We had planned on calling
her Nellie before we saw her, but whoever named her got it right: she is
much more an Emma than a Nellie.
It turns out that Emma is a mostly black and tan coonhound. “Mostly”
because her legs are a little too short, her chest a little too broad, her
back a little too long and swayed, and there isn’t much tan on her hide.
But she is proof of the fact that it doesn’t take an AKC pedigree to make a
really good dog and warm companion. She suits us very nicely indeed. (And
I think we suit her.) And in all events, she smells exactly like a
The adoption process was efficient, swift and straightforward, and the
delivery was right on time. The only problem was that the pickup time was
5 a.m. sixty miles away, but who watches the clock when you are looking
forward to meeting your new dog.
We were a little surprised to find that Emma wasn’t quite as young as we had
expected. We sort of thought we were getting a three-year old, but when we
took her to our vet for her introductory checkup, he looked at her teeth and
said “she’s probably seven years old, but we’ll call her six.” I mention
this not because we are disappointed, but rather because you guys were
savvier than we were. I think if we had known she was that age we probably
would have been a bit slow to take her on, figuring that she’d had quite a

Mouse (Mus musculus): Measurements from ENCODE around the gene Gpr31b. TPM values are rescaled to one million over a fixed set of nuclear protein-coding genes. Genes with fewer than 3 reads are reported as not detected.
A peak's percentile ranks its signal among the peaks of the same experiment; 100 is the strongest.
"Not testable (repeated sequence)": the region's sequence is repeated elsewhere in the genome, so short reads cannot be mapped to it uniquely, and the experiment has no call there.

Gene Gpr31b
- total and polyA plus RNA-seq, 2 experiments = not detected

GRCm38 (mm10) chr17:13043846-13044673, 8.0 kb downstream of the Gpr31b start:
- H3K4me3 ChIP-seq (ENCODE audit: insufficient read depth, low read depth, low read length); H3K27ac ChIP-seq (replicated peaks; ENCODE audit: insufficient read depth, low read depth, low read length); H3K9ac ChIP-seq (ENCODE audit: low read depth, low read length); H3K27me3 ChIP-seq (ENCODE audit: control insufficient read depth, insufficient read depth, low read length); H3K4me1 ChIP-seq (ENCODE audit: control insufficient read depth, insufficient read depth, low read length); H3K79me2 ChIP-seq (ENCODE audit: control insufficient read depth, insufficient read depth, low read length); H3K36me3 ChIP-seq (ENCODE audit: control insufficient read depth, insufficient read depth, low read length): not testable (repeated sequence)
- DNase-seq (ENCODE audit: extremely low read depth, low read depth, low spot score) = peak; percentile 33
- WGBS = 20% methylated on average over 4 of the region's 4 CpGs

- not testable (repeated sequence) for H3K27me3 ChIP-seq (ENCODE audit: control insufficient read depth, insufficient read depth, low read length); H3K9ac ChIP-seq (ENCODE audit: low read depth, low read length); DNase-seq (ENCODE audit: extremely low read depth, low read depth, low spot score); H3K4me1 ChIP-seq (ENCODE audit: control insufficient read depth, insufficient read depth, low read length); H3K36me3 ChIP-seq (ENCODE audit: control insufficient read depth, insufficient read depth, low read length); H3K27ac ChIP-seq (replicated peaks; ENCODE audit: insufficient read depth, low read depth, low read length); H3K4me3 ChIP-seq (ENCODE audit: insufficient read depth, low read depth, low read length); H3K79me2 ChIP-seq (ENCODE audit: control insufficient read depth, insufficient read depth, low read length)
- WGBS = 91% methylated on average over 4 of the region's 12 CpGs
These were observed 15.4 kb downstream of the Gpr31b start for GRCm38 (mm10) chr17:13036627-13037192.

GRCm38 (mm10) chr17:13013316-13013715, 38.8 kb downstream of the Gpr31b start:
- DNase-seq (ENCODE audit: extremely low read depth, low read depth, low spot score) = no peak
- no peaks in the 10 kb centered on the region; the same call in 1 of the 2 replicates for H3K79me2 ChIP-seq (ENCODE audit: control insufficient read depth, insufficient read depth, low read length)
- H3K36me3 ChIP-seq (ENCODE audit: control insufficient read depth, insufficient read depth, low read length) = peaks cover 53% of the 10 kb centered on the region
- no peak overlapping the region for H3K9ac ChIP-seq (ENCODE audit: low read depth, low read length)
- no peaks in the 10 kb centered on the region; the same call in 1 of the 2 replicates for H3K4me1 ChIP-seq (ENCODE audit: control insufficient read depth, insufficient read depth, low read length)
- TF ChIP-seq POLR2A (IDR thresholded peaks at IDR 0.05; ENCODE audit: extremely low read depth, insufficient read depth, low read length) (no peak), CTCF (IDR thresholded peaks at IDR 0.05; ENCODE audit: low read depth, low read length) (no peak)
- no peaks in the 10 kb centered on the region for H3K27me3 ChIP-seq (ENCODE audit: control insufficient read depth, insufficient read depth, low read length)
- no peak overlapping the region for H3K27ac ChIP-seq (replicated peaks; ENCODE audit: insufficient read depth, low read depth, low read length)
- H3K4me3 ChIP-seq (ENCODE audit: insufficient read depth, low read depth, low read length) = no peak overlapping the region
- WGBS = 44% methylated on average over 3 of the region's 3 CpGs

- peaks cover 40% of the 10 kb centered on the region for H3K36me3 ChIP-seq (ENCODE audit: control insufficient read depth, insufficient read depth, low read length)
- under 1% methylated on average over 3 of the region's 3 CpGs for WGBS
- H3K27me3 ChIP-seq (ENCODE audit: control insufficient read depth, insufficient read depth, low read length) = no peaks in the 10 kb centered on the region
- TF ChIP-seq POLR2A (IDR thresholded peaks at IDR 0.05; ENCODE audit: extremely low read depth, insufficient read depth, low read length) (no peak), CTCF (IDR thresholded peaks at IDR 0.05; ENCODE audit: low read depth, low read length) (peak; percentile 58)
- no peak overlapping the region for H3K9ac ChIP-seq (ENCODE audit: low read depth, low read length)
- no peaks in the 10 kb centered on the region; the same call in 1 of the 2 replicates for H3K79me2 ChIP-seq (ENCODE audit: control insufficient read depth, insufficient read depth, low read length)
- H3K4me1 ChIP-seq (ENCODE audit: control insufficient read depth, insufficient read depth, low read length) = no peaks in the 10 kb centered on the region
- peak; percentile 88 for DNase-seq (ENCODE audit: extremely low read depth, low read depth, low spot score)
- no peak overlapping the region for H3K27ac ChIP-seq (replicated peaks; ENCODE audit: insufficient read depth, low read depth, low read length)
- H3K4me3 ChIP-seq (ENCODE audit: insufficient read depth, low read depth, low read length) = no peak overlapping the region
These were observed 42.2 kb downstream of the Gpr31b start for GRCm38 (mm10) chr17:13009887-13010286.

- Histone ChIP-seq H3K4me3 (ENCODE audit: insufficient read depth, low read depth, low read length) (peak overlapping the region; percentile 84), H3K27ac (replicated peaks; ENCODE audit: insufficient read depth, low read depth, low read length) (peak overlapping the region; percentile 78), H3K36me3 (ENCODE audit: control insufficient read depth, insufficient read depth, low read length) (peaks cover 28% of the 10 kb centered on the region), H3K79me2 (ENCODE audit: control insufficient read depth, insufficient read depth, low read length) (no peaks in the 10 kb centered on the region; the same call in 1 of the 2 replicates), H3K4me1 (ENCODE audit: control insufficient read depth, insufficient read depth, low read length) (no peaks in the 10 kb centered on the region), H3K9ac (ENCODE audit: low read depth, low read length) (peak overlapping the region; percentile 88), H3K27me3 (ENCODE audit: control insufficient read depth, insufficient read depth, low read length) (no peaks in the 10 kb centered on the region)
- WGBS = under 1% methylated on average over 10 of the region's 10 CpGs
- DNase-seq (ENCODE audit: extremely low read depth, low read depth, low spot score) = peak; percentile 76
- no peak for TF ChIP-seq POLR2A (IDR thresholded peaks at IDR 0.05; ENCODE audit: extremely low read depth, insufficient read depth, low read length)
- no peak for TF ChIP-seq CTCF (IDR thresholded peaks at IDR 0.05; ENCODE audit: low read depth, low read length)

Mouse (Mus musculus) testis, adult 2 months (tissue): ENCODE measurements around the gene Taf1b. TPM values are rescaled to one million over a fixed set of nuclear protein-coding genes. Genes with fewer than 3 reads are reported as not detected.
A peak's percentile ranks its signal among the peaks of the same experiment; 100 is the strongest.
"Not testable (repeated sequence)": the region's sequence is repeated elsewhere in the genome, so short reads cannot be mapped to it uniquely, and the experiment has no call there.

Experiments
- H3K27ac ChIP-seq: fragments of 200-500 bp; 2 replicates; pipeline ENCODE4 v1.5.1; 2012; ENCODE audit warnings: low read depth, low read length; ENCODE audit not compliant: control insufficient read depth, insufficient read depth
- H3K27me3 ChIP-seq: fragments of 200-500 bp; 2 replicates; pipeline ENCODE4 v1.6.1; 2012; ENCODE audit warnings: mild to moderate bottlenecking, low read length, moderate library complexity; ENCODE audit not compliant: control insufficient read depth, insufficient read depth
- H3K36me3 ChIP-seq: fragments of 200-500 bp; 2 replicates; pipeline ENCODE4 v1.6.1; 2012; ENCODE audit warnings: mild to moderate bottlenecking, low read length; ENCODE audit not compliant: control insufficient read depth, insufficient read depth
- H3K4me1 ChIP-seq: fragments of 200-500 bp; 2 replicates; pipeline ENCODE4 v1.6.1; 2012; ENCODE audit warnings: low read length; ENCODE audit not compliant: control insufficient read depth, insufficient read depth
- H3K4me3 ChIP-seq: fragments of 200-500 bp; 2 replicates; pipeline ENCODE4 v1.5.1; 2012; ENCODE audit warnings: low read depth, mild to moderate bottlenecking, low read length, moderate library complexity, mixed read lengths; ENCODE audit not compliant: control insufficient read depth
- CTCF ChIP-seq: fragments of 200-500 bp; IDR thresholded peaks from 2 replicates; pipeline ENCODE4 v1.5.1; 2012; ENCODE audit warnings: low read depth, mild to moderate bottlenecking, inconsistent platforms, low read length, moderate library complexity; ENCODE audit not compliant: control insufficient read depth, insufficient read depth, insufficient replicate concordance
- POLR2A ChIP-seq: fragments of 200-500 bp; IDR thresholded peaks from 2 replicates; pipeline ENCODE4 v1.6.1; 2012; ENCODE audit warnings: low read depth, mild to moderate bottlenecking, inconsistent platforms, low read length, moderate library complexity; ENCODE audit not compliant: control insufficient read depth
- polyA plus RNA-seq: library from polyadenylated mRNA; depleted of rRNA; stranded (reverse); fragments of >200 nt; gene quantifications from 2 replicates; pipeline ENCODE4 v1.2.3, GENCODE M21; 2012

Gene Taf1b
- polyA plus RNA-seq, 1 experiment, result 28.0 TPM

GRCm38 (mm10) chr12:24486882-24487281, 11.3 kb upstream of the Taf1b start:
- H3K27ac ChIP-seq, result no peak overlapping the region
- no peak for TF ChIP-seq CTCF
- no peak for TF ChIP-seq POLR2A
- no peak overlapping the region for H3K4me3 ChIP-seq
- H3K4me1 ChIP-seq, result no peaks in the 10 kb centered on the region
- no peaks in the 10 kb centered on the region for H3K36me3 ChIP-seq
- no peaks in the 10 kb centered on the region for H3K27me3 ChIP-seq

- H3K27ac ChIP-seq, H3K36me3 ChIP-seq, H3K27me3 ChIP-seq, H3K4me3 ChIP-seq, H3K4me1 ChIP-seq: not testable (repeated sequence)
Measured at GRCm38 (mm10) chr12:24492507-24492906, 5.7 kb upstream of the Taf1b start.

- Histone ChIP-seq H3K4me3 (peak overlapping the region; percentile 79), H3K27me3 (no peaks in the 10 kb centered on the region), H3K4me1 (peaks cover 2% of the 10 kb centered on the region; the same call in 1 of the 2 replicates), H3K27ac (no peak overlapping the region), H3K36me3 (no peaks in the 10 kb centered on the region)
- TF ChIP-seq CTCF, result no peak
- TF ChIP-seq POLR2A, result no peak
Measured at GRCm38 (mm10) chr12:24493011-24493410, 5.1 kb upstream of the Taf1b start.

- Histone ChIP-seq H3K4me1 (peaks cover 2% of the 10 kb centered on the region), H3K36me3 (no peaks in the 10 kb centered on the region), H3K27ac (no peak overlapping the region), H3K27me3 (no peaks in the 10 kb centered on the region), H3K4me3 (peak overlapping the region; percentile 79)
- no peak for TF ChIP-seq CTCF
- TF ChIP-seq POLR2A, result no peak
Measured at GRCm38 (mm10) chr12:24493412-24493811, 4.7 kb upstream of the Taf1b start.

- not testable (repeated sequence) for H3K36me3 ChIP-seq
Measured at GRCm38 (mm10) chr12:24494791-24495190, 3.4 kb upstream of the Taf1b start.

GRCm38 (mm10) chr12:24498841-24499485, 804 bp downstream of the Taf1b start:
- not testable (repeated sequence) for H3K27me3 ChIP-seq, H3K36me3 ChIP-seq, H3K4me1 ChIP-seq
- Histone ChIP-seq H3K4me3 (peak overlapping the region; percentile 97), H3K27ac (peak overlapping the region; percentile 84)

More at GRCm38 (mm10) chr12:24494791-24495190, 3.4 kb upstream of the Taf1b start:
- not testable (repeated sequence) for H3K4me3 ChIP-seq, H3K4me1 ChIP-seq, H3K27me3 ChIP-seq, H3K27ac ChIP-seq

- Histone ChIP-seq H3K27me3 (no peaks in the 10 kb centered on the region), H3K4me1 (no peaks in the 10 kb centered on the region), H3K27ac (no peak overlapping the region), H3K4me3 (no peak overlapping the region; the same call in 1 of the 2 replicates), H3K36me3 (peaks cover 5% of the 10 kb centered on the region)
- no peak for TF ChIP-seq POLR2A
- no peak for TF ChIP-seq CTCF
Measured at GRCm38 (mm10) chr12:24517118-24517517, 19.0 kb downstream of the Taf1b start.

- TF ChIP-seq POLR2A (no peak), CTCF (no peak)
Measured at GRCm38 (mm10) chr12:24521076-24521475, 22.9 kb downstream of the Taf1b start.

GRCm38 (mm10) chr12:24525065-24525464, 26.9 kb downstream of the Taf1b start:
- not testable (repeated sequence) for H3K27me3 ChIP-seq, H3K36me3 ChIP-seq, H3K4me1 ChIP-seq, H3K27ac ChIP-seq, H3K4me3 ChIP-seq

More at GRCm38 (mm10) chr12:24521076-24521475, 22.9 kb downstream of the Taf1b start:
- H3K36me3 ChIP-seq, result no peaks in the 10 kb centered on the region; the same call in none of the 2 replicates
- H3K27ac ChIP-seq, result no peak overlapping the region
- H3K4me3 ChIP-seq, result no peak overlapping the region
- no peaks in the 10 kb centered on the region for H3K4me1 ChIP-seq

while to develop to-us bad habits. But it turned out that her age has
brought her to a very placid time in her life, just as we are at a very
placid time in ours, and we have yet to find a really bad habit. Jayne was
wiser than we were when she talked us out of the younger dog that was our
ostensible first choice.
At first she did some sneaky peeing in the house, but that has pretty much
solved itself with the passage of time (unless she is really sneaky). And
somewhere in her past life she had unfortunate experiences with an invisible
fence. We have them around our yards both here in Pennsylvania and at our
house on Cape Cod, since neither yard is fenced. At first we literally
couldn’t get her out of the house wearing the electric collar. She has
since gotten a bit more willing, but she is still somewhat circumspect about
where she wanders—which is all to the good. However, since we walk her a
mile or so twice a day it’s more a matter of what she’s missing out on by
not giving herself the full run of the yards, than it is an inconvenience to
us. She is in robust health, except for a minor chronic kidney problem
which seems to be controlled by mild medication.
She is smart and learns quickly. In fact she probably set a Guinness world
speed record for the time it took to learn to climb on the couches--about 37
seconds flat—and now spends most of her day observing the household
happenings from that vantage point.
All in all, we are very grateful to you both for allowing Emma into our
Regards and thanks,